Mum hospitalised after inhaling laughing gas hopes for full recovery
A Thornbury mum who is seriously ill after inhaling laughing gas from balloons, is hoping she’ll make a full recovery so that she can return home to be with her 3 year old son, Parker.
Liv Golding told the Thornbury Voice that she has no sensation in her body from her waist down, and can’t walk unaided, but she isn’t paralysed. She was inhaling the gas from balloons at festivals and had had around 15 over a period of a few months.
She says the problems started about a month ago when she woke up at her Mum’s house in Thornbury and felt like she’d been exercising hard. She put it down to horse-riding the day before. But when she walked down the stairs she had a strange sensation in her legs like pins and needles.
Liv said “About three weeks later it started getting to the point where I couldn’t feel anything in my stomach, I couldn’t feel that I was full. Then my chest started going tingly. Then my hands closed up and turned it.”
When Liv saw the doctor, they sent her to Southmead hospital where they started doing blood tests. She was diagnosed a week later. A brain scan revealed nitrous oxide on her brain and damage to her nervous system.
Liv has had a series of B12 injections and is taking a drug to help with nerve pain. She said: “My hands have got a lot better. I can’t lift my leg and put it on the floor, I’m practising working on movements where I slide my legs like I’m ice skating. Every time I put my foot on the floor I feel a shooting pain.”
Determined to raise awareness of the damage that laughing gas can do, Liv wrote about her experience on her Facebook page. She said: “I wanted to write this on social media to make awareness to all of my friends that also use balloons, of what the balloon is actually doing to your body. If this just stops one person from doing them I feel I would have succeeded in some way.”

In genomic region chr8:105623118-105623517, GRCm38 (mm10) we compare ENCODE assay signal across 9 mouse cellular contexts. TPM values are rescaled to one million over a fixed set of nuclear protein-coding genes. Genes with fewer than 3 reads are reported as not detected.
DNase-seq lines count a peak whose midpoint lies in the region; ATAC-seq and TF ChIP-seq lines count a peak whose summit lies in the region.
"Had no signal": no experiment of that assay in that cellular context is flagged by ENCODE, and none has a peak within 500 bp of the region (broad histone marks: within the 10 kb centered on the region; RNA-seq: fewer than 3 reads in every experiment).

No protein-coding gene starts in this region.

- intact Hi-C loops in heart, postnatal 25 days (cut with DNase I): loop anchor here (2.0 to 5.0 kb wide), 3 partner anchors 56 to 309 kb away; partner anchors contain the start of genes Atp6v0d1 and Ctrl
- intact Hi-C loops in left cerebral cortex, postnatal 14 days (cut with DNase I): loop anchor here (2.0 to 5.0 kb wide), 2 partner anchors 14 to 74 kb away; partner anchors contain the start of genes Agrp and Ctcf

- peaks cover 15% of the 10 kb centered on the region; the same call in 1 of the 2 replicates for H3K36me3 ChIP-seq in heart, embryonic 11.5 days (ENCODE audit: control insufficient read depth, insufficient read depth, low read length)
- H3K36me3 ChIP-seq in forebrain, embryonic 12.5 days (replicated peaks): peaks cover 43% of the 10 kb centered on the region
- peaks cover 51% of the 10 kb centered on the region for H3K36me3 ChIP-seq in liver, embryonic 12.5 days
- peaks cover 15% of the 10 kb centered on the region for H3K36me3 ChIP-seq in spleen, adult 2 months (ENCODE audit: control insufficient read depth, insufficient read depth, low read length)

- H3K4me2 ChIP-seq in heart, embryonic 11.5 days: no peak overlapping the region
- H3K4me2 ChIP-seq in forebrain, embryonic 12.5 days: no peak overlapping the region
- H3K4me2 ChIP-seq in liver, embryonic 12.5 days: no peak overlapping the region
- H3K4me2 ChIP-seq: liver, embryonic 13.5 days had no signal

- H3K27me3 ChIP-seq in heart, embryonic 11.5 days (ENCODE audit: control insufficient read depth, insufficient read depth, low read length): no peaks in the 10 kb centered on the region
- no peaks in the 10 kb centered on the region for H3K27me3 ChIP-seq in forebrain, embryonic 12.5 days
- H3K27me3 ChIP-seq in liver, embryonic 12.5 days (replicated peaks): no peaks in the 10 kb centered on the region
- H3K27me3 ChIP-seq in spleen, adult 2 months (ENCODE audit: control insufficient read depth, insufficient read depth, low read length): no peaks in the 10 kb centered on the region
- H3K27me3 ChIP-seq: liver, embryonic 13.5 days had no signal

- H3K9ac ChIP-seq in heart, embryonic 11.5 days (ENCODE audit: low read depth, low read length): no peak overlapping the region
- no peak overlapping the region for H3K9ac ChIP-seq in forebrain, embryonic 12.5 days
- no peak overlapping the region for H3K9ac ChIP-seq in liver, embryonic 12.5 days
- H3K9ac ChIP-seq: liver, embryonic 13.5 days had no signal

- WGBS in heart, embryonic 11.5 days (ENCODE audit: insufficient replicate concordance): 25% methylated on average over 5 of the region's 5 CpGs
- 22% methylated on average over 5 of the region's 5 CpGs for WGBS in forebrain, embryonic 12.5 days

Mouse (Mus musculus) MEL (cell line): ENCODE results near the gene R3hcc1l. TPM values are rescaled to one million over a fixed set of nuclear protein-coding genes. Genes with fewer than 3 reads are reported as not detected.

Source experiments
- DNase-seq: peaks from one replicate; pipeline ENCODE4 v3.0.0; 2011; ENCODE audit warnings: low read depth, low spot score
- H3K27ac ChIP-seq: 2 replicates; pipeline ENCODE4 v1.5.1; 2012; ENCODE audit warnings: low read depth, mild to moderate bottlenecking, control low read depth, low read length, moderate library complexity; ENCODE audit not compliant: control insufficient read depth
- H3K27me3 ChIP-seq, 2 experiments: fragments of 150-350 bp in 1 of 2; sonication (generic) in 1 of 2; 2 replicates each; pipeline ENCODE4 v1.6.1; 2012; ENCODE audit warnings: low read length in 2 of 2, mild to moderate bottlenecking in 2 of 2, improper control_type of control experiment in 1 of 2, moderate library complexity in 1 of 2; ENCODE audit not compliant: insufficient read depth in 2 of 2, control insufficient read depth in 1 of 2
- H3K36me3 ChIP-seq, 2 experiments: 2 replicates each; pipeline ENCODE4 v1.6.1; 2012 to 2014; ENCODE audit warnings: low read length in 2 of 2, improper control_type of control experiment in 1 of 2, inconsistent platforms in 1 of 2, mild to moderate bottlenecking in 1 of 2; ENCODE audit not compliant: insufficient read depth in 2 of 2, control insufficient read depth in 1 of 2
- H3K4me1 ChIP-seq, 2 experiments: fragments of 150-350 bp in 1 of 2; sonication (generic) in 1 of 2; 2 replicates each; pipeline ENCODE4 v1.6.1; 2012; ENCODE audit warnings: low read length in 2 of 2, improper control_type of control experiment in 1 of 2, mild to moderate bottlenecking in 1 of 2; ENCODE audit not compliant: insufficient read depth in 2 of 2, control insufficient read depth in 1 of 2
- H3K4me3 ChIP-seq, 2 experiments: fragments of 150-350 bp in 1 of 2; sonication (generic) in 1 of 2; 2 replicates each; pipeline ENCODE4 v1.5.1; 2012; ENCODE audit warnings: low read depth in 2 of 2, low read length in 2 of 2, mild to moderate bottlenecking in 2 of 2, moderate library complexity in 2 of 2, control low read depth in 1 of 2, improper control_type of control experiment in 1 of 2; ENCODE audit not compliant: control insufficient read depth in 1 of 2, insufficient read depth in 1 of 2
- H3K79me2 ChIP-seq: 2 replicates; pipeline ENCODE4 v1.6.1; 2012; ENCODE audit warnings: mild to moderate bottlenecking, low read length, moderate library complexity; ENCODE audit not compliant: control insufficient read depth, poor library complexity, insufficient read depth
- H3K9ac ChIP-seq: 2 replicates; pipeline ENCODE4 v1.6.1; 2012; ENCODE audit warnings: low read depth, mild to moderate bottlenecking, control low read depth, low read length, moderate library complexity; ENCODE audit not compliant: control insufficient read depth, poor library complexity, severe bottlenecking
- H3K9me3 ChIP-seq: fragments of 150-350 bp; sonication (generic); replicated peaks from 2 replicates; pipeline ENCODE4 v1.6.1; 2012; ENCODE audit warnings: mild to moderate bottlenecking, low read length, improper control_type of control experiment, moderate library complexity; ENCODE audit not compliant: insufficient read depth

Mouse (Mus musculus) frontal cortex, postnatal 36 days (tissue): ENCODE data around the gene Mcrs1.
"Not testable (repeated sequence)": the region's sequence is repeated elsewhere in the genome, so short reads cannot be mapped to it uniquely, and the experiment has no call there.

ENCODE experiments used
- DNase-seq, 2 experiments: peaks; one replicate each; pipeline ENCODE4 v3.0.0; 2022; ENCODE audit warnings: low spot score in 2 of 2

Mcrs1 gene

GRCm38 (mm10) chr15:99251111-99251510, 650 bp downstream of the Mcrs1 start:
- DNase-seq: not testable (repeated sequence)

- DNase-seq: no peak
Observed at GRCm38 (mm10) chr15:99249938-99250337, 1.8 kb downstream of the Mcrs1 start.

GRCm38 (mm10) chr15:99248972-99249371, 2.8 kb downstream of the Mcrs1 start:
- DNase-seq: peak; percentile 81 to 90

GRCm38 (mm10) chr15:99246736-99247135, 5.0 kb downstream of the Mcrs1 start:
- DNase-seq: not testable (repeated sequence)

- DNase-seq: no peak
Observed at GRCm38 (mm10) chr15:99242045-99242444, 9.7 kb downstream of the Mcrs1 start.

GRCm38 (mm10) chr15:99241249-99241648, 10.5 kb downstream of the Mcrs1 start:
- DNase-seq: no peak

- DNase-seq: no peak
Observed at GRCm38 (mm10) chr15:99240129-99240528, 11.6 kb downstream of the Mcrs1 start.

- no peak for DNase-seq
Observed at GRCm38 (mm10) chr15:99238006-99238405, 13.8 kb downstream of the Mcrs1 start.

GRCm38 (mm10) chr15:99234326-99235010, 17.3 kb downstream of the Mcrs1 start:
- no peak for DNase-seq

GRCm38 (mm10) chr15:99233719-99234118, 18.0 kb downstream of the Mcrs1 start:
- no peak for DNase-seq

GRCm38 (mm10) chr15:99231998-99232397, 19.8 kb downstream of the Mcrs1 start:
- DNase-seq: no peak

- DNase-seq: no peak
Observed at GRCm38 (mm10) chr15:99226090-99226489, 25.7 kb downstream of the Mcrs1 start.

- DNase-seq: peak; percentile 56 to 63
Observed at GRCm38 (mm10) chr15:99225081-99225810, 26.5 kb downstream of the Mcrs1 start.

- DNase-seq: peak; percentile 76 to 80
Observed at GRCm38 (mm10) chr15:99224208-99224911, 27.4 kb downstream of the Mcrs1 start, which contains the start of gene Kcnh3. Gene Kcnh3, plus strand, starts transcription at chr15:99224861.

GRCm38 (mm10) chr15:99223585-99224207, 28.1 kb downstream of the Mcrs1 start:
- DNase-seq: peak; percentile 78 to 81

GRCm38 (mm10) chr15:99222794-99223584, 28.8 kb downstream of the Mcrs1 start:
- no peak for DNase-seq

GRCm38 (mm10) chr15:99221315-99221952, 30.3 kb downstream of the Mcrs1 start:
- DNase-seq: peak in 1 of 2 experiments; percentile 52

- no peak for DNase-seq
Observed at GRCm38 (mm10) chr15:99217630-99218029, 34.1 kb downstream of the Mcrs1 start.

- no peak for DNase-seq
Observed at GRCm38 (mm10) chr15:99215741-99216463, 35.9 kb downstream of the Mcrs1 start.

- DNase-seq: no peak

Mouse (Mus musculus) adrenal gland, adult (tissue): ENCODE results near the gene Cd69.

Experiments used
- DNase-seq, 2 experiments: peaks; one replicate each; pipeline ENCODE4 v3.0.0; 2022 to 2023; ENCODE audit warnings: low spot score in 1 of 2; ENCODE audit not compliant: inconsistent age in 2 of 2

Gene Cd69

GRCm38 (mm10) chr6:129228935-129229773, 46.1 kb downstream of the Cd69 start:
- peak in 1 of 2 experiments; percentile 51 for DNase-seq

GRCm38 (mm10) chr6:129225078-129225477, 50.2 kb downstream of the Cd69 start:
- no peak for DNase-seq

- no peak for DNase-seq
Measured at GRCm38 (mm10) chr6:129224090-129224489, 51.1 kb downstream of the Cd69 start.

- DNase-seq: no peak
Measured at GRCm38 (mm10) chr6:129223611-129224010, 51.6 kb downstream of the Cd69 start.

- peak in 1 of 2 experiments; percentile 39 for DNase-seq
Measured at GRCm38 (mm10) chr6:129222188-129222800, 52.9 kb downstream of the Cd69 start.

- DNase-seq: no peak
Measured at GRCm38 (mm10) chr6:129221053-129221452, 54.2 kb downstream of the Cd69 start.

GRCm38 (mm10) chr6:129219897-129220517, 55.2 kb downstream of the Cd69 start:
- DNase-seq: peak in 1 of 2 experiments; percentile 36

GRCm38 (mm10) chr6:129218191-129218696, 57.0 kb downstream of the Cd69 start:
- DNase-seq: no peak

“I think we have all become almost expectant to the fact of seeing balloons being sold at festivals, on the streets and even in night clubs. Over the past month my body has slowly been becoming numb, deteriorating in front of me getting to the point last week that I no longer could move my hands or even dress myself. The nitrous oxide that is put into the balloon that we all crave for is actually starving your brain of oxygen and eating away at your nervous system.”
“The doctors are now going to focus on trying to reverse this, but I wanted to make everyone aware that the 20 second high off that one balloon could cause you weeks in hospital teaching yourself to walk properly again. Please think of the consequences and raise awareness of nitrous oxide.”
Her story went viral and was picked up by national papers, and she says the impact was devastating: “I woke up one morning to 2,000 messages in my inbox, over 100,000 messages on the news articles, to people ringing the ward. It was awful to wake up to. My son’s Nan is in Australia and she rang my Mum thinking I was paralysed. My grandad saw it in the paper and saw ‘hippy crack’ and thought I was taking crack.”
Liv’s son Parker is being looked after by her family, and by his Dad, her former partner. She said: “I have nine brothers and sisters. Mum is amazing. Everyone has been. It’s just really come together. It’s like the good out of a bad situation, our family has become so close. So many people are here to help.”
She’s been given no timescale by Doctors for her recovery. Liv’s now hoping to raise funds to support the neurology department at Southmead Hospital, and to do talks in schools about the dangers of laughing gas.